You might feel a bit envious of a Korean gentleman named Kim Hyung-suk who recently took Apple to court in Korea over the use of unauthorized location tracking
on the Apple iPhone. Hyung-suk said that Apple collected data from him without his consent. In May, the Cupertino based firm was ordered by a Korean Court to pay what sounds like the princely sum of 1 million won
. Apple's Korean unit paid the judgment without putting up a fight, which might sound surprising until you consider the fact that 1 million won equals just $946 USD
. Still, it was the first time that Apple had made a payment over complaints about unauthorized data tracking.
Mirae Law, the firm that helped Kim collect his seven figure award (in won, anyway), is now working on a class action suit in Korea for the collection of data from Apple iPhone users. A web site has been set up at www.sueapple.co.kr but the site has been often inundated by those Koreans wanting to join the class action. In the U.S., Stateside iPhone users have already started a Class Action Suit against Apple for the same reason.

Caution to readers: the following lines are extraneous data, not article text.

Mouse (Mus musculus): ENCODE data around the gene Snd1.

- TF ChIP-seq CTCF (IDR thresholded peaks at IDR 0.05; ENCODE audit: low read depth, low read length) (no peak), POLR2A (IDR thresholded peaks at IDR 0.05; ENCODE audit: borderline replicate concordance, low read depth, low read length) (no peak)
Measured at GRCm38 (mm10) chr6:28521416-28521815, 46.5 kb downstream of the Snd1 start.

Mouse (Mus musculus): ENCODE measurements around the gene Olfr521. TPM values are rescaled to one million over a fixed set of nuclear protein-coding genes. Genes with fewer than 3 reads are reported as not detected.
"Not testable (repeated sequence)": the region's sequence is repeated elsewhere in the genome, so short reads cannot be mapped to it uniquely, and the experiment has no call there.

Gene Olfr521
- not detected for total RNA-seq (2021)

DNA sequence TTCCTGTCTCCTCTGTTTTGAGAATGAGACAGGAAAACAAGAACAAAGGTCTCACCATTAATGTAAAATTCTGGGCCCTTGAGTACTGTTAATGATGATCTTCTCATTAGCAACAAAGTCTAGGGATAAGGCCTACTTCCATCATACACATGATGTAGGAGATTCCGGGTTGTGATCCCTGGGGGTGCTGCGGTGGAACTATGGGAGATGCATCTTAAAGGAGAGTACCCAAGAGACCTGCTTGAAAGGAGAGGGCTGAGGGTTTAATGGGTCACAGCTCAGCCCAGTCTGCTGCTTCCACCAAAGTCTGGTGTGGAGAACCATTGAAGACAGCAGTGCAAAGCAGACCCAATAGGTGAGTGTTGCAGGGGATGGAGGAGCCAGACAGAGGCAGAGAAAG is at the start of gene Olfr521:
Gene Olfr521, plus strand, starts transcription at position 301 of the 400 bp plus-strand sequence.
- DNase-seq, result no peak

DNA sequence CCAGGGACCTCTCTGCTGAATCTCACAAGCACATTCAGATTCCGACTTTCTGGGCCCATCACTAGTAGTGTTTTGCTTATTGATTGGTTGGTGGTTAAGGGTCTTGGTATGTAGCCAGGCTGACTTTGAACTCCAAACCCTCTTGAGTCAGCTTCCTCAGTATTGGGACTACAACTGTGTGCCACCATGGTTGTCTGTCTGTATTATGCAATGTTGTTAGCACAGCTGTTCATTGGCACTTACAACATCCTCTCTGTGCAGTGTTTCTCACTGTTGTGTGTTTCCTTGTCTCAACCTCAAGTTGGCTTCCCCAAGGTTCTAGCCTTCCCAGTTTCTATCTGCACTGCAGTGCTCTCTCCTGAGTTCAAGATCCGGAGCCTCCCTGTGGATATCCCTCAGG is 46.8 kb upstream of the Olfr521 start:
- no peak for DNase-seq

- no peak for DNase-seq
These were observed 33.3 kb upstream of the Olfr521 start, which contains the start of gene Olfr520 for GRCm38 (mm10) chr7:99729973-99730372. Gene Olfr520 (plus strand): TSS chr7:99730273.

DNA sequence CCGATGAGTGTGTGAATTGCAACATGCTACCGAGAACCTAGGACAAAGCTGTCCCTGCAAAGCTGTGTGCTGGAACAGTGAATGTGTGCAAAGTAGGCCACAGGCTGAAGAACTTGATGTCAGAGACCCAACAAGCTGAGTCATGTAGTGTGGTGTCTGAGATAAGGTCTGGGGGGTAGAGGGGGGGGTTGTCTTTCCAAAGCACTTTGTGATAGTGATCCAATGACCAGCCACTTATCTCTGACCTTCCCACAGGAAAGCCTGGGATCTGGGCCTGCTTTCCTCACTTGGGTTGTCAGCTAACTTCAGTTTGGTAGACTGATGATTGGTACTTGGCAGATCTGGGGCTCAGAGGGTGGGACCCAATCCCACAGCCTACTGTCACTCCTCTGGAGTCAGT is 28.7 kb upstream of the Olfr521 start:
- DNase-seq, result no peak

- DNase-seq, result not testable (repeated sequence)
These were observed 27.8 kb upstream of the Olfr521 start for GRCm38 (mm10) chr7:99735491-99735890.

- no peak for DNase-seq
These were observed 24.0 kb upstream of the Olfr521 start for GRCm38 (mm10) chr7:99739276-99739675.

As we reported back in May, Apple announced that the iOS 4.3.3 update made some changes to software on the iPhone that had collected personal and location information and stored it for up to a year. At the same time, Apple admitted that for certain features on the handset to work, it needs to collect data, but only for 7 days.
Apple could still be on the hook in the States as the U.S. class action suit winds its way through the matrix that we call the U.S. legal system. And unlike Korea, where a million won verdict is paid off with a check and a smile, U.S. courts are notoriously unpredictable when it comes to a case like this.
source: Reuters via HuffingtonPost